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Old 03-22-2019, 03:12 PM   #65
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Perkins

Back in the 80's I had a 34 foot steel tug that I converted to a cruiser. It has a 6-71 Detroit in it which was way more engine than I needed. I found a Massey Harrison 1106 up in Canada that had a 6-354 Perkins in it. I bought that engine for a little bit of nothing. Then I bought a water cooled manifold from Perkins, bolted that on, added a Vetus Water Lift muffler, piped it out the side of the boat and it worked great for many years. The boat had a dry stack exhaust that was hot and incredibly loud before the switch. In fact I kept the boat at Foxhaven Marina on Catawba Island for a long time. The Perkins burned about 1.5 gph running at about 6.5 knots. Lots of fun. Lakeside Marine, on Marblehead, which I think is gone now did a bunch of interior finish work for me. It was a great sea boat and paid no attention to the Lake Erie slop. It weighed 34,000 pounds.

One thing to keep in mind is that yes the engine swap is doable, but I was working with a steel boat which lends it self to shall we say, "cut and paste" type work, rather than fiberglass.

Do some more research but dont let the naysayers here scare you away from a cool project like that.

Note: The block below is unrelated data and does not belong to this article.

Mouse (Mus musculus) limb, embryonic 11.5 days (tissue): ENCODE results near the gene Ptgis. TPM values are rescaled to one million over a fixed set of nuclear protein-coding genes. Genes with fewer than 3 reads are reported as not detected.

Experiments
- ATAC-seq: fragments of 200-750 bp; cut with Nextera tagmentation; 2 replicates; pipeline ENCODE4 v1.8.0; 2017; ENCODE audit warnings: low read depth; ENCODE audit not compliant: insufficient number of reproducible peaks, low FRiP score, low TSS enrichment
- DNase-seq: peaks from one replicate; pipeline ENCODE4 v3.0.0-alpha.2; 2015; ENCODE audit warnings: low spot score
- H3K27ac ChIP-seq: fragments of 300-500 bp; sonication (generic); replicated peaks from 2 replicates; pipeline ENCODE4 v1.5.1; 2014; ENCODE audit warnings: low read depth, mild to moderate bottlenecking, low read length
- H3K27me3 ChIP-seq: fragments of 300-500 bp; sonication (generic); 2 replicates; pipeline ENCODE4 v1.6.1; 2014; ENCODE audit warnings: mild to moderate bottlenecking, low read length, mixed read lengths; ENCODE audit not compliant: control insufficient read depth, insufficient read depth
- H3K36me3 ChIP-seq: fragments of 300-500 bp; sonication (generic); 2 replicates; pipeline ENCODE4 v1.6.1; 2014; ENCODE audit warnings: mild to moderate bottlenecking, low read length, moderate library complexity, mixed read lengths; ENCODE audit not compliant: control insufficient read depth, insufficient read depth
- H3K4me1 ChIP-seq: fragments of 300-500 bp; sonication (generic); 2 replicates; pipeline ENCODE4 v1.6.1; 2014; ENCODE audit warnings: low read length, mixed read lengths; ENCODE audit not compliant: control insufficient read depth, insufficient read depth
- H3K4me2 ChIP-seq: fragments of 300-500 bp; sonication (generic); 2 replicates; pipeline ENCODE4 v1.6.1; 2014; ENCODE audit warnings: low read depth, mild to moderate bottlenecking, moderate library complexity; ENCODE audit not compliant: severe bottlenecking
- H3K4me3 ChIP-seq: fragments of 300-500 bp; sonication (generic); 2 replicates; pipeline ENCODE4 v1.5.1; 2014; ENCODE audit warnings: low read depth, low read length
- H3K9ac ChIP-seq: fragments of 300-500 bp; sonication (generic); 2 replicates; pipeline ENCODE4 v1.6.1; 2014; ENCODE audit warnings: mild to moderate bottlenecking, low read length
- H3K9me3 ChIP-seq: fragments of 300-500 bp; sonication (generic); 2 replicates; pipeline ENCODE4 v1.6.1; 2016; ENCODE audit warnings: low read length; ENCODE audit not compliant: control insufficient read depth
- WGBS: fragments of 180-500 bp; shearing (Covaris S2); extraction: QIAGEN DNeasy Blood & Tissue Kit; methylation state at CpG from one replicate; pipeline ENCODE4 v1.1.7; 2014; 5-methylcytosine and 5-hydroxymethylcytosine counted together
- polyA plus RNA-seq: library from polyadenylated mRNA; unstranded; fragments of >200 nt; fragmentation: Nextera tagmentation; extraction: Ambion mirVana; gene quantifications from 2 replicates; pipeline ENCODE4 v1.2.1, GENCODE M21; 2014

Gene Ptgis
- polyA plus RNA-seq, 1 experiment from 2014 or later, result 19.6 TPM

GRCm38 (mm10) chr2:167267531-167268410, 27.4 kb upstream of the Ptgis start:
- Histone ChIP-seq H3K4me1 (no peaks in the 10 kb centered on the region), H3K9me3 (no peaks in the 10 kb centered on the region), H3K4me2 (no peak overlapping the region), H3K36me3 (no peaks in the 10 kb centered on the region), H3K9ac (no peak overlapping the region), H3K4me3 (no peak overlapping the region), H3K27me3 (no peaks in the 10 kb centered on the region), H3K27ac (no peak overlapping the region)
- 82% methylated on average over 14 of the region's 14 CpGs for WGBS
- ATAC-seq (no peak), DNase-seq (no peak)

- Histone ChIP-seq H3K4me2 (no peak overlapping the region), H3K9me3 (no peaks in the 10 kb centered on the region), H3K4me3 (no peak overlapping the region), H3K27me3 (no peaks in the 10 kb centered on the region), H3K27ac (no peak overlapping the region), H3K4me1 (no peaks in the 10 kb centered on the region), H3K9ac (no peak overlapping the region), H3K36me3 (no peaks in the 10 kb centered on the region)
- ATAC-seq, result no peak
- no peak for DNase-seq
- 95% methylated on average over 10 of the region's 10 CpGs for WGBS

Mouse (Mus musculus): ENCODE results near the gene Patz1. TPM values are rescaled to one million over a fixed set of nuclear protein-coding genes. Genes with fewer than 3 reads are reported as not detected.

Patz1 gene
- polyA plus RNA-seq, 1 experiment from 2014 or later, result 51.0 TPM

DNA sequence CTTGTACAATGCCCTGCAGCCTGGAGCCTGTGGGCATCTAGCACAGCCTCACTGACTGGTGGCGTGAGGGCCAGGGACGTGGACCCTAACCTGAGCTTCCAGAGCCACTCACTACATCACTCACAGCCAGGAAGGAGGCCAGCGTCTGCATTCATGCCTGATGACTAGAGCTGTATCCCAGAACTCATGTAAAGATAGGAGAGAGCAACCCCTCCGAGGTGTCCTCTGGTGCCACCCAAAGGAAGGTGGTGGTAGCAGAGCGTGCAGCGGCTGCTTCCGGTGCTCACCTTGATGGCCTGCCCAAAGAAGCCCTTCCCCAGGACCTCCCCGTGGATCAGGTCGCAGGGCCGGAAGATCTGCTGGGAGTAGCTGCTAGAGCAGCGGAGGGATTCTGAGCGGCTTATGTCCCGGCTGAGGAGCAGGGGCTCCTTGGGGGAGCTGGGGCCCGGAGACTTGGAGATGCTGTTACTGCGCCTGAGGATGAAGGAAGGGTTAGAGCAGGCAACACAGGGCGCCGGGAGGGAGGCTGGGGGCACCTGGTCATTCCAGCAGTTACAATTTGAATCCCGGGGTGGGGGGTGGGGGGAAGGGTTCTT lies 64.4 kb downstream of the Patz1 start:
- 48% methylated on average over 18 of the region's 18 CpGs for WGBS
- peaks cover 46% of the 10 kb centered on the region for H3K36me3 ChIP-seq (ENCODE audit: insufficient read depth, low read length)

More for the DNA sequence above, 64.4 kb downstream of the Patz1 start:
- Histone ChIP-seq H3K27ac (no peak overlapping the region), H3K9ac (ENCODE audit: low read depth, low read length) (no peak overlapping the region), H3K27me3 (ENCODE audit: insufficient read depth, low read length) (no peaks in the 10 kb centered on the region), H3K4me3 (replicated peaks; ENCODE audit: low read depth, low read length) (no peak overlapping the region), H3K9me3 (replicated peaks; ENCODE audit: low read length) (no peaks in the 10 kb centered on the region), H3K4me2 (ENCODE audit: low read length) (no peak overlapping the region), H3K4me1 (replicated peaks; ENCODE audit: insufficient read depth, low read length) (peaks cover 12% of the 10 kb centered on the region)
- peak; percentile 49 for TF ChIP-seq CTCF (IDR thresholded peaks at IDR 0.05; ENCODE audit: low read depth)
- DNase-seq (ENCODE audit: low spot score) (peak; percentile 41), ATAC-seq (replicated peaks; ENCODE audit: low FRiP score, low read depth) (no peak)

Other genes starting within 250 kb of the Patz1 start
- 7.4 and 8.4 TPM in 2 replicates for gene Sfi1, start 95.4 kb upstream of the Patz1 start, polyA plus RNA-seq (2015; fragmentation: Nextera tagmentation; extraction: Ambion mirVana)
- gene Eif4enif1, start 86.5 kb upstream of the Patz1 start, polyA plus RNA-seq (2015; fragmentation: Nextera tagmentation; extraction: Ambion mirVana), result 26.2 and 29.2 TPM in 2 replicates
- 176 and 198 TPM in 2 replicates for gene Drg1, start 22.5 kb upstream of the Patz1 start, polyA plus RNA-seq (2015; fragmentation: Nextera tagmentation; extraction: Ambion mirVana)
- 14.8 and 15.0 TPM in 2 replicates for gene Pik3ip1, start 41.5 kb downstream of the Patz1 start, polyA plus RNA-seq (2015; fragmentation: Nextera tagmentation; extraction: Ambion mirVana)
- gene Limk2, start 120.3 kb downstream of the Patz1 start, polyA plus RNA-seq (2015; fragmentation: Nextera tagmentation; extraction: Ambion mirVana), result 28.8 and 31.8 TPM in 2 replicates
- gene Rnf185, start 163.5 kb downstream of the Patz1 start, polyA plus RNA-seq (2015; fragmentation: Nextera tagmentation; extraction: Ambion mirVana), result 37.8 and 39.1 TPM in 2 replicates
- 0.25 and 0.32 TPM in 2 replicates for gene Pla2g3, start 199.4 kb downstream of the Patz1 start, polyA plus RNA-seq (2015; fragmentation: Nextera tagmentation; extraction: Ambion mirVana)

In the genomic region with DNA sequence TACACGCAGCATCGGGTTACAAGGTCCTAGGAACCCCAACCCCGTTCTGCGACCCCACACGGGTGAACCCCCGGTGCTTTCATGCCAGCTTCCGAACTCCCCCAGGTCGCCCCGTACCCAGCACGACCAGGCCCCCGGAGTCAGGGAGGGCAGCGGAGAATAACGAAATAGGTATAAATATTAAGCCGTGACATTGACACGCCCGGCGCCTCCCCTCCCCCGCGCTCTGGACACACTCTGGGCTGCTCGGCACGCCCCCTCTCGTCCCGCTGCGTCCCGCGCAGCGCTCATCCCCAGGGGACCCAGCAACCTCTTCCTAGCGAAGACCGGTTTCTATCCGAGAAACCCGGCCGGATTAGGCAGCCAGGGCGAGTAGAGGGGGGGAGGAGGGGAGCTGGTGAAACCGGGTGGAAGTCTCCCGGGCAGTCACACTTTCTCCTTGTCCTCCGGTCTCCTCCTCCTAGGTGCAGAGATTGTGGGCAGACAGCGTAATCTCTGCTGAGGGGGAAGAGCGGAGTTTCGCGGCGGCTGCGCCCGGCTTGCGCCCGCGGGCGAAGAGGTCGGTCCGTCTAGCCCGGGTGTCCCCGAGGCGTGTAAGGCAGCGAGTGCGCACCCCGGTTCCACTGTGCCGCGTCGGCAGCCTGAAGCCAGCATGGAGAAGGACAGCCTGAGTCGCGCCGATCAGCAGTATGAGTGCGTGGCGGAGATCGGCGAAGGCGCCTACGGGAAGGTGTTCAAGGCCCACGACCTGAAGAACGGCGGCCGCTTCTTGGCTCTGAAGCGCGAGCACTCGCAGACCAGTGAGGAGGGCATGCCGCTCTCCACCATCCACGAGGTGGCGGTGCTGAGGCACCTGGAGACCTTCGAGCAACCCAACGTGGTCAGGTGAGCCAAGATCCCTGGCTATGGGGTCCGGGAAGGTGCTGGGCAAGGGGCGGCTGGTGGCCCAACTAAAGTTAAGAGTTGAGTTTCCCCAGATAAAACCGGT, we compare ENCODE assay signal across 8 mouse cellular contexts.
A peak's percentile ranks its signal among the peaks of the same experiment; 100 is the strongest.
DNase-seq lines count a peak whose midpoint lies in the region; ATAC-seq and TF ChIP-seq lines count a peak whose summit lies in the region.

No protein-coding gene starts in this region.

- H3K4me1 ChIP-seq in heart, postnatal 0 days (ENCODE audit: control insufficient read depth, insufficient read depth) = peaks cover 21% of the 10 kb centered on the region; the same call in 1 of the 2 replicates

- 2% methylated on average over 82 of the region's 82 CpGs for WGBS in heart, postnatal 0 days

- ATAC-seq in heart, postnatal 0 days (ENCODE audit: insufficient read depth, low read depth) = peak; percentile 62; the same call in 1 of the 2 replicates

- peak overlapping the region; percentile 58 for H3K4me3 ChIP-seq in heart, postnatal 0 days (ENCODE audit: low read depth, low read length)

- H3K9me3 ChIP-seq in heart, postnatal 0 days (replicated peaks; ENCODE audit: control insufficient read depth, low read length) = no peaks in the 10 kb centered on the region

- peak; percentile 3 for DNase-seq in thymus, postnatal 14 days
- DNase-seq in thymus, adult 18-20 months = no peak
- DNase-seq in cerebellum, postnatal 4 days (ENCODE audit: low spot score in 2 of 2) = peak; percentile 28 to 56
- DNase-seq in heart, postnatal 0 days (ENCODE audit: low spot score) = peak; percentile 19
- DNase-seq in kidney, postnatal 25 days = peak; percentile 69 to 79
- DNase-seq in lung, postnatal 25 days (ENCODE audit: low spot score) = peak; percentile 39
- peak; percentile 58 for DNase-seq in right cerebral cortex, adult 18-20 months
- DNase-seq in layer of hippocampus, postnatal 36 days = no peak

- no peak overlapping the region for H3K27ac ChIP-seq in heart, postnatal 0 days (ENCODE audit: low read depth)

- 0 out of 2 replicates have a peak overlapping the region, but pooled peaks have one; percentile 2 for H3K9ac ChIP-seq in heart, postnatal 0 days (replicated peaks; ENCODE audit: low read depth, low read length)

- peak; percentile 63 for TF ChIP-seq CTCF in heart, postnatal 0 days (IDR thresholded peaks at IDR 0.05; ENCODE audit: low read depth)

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Old 03-22-2019, 03:12 PM   #66
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Originally Posted by jimisbell View Post
BUT the gas bomb in your car is not enclosed in a space ventilated by an electric fan!!!!! In fact it is very purposefully hung UNDER the car so fumes are dissipated safely!!!!
For grins I looked up BoatUS fire statistics. Dependent upon the period you look at, electrical fires outnumber all fuel related fires by a 10:1 margin.
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Old 03-22-2019, 03:18 PM   #67
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There is a reason Mainship installed a 300hp+- engine, and not a 77hp Perkins. I recently saw a 395 with a 385hp Yanmar which at displacement/trawler speed was quite economical. Are you sure you know more about engine requirements than the builder/designer?
And balance the cost of the changeover against the possible fuel savings, a kind of cost benefit analysis.You won`t be just swapping engines, there are engine bearers,mounts, exhaust, gearbox mounts, fuel supply, raw water supply, prop shaft modifications, instrumentation and senders, lots of knock on changes to consider.
Maybe run it for a while after you buy one, and see how it looks then.